October 12, 2016
Millions of Americans watched as Michael Phelps solidified his legacy as the most decorated Olympic athlete in history after finishing the Rio Games with six more medals.
Now, after that strong performance and a few years of efforts to repair his image, the retired swimmer is again in position to capitalize on his celebrity.
Exhibit A is Mr. Phelps’ new sponsorship deal with Intel, which was struck after the Games. The Olympian will star in two new TV ads, which begin airing next week, for the chip maker alongside “Big Bang Theory” star Jim Parsons.
One spot tries to capitalize on Mr. Phelps’ famous Olympic death stare, which became a viral sensation during the Summer Games. The ad features a recreation of the scene that took place prior to the 200-meter butterfly semifinal, when Mr. Phelps sat with his hood drawn over his head and grimaced as his South African nemesis Chad le Clos warmed up nearby.
In the commercial, Mr. Phelps looks angry as he uses his laptop. “Why the Phelps face? Old computer slowing you down?,” asks Mr. Parsons,who tries to offer his advice.
Mr. Phelps acknowledges that a new computer would be faster. “Yet, here you are with a new world record for the slowest computer,” Mr. Parsons quips.
The 31-year-old Olympian has garnered interest from other marketers following Rio, said a person familiar with the matter. Mr. Phelps has already signed an endorsement deal with a global consumer electronics company and is in talks with several beverage companies about various opportunities, the person added. Prior to the Olympics, Mr. Phelps had deals with Under Armour and Omega, the Swiss watchmaker.
It’s a story of redemption for a swimmer who previously lost endorsements following his drunk driving scandal in 2014.
Mr. Phelps said in an interview he felt an intrinsic need to change after London. He became focused on training and taking care of his body. He now raves about spending time with his baby son, Boomer, and fiancée Nicole Johnson.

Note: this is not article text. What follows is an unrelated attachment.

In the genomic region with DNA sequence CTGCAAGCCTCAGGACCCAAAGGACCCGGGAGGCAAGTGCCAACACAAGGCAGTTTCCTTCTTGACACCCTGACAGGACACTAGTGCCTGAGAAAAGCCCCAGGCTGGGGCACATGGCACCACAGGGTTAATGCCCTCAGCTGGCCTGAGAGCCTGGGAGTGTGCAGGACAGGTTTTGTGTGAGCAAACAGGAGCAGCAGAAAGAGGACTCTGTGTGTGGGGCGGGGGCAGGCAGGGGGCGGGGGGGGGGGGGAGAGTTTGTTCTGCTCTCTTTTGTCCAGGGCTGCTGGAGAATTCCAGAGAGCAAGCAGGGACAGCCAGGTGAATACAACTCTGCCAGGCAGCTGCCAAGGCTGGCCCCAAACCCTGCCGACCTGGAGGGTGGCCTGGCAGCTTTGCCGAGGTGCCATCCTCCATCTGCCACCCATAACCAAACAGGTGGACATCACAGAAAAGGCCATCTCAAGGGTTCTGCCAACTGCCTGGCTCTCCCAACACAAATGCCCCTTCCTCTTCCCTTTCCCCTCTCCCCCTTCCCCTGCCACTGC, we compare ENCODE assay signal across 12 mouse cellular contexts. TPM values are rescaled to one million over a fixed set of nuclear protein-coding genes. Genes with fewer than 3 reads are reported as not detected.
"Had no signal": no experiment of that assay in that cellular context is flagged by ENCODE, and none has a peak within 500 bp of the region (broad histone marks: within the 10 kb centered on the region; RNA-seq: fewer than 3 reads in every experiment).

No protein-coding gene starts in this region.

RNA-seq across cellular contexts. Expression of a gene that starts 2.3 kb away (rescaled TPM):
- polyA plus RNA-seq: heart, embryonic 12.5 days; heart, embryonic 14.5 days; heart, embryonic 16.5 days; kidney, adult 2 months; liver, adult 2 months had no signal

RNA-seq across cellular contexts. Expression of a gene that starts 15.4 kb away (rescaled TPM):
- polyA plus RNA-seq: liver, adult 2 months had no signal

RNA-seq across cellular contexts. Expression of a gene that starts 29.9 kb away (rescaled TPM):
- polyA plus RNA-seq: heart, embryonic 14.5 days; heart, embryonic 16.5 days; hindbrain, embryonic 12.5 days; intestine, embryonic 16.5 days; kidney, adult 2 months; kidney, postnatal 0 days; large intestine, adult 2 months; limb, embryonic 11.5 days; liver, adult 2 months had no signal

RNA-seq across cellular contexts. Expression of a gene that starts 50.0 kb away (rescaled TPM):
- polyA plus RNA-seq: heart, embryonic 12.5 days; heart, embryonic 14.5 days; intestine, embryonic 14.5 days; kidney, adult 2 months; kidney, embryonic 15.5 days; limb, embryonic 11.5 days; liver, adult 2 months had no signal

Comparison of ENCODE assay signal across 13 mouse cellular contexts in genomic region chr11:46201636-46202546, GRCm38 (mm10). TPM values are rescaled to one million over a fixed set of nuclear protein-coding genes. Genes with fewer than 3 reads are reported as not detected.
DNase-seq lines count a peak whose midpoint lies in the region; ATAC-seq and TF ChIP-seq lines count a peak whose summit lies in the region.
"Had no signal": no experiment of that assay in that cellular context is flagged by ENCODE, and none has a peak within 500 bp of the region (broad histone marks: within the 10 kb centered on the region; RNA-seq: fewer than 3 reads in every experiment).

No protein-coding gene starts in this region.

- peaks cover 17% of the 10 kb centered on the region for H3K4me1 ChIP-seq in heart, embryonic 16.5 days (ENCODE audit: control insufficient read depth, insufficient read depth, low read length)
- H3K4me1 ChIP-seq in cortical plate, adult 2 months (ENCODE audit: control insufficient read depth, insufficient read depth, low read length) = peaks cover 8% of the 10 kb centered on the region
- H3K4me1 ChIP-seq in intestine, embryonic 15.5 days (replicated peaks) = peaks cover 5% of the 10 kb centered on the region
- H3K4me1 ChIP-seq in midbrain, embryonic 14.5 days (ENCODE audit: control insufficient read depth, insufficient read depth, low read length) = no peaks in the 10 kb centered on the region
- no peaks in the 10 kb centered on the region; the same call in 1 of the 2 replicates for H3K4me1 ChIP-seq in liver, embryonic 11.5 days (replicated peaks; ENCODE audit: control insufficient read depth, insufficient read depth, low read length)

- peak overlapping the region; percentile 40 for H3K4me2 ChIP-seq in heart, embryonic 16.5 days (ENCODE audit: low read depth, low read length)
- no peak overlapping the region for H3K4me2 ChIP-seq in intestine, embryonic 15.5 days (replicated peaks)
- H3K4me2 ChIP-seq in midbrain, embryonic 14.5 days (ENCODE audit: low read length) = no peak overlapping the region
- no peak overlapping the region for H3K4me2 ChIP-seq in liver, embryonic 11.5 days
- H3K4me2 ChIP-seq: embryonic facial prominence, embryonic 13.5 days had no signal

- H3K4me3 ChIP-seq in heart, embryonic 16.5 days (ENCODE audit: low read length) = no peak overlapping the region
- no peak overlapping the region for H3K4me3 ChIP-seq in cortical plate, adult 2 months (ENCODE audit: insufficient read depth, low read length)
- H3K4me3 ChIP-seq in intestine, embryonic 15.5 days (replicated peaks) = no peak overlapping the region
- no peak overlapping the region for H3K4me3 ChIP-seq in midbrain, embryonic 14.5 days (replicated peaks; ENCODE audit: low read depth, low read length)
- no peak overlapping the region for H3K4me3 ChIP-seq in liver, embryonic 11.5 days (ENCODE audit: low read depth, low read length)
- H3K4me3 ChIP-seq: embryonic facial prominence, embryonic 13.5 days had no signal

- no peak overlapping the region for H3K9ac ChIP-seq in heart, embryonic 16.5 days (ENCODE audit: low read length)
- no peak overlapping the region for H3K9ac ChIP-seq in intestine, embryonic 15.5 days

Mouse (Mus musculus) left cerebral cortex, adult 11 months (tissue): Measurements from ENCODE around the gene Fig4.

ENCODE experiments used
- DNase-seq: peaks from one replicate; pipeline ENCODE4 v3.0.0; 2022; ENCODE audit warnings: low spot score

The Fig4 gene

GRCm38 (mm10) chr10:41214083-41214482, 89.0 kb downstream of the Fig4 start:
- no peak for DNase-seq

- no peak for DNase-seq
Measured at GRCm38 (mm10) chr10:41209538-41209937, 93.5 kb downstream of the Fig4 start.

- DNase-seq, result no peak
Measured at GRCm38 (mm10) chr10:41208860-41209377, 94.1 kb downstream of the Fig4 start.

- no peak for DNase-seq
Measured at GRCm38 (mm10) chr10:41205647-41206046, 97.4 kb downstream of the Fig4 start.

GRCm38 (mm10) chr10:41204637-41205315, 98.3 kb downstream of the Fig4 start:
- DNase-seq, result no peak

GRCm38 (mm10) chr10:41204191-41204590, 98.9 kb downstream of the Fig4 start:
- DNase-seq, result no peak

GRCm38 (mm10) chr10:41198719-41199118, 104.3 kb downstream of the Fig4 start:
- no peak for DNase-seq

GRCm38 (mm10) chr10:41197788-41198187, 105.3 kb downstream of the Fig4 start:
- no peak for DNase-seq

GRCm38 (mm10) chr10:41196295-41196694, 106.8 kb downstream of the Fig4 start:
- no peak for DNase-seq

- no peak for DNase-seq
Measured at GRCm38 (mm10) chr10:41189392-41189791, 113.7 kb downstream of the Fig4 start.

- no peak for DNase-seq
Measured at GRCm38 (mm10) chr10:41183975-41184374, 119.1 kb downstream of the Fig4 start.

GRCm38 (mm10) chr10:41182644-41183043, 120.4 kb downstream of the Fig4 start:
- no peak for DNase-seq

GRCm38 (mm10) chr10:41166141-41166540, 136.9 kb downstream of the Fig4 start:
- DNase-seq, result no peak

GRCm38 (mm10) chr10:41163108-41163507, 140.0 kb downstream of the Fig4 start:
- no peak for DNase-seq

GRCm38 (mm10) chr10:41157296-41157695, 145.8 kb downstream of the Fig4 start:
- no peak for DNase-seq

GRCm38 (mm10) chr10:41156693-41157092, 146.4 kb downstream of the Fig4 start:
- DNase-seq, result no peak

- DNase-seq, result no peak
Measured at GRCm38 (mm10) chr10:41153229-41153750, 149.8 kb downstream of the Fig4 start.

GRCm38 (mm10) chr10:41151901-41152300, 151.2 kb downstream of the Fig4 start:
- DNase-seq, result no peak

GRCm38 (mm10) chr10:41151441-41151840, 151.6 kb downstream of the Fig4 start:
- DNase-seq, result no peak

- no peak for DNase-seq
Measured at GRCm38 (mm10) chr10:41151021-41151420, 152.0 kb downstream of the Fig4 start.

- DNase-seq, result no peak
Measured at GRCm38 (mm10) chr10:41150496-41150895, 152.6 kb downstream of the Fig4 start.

“I am happy when I look in the mirror. I like who I see,” Mr. Phelps said. “It was a struggle to get through the things I went through, but at the end of the day I’m forever thankful for where I am today with my life.”
Despite doubts surrounding his ability to outperform his London and Beijing records, Mr. Phelps finished strong in his fifth Olympic Games with five gold medals and one silver, bringing him to a total medal count of 28.
Steve Fund, chief marketing officer at Intel, said the company approached Mr. Phelps after Rio. Mr. Fund said he felt working with Mr. Phelps was timely and relevant to its campaign. Intel declined to disclose how much it is paying Mr. Phelps.
“The Intel brand is around power, performance and speed and sports is a very simple analogy to bring to life those attributes,” Mr. Fund said.
Mr. Fund would not comment specifically on Mr. Phelps’ past missteps but said the company did its “homework” and felt “very comfortable partnering with Michael.”
According to data from the Marketing Arm, a unit of Omnicom Group that ranks perceptions of athletes based on online polls, Mr. Phelps jumped more than 1000 spots in his endorsement attractiveness ranking following Rio.
Before Rio, Mr. Phelps ranked 1,914 out of 4,000 celebrities, and he moved up to 99th place after the games.
Matt Fleming, director of celebrity acquisition at the Marketing Arm, said the Olympics’ four-year cycle makes it challenging for athletes to stay relevant, but that’s unlikely to happen to Phelps.
“He further established himself as one of the greatest Olympians,” Mr. Fleming said. “How consumers view him now will give brands more confidence.”
Bryce Townsend, head of business solutions at ESP Properties, a WPP company that advises sports and entertainment organizations, said Mr. Phelps can connect with youth and family audiences.
“Swimming is how he became famous. He was a champion. He had resiliency, and those are attributes you can apply to any facet of life,” Mr. Townsend said.
Wall Street Journal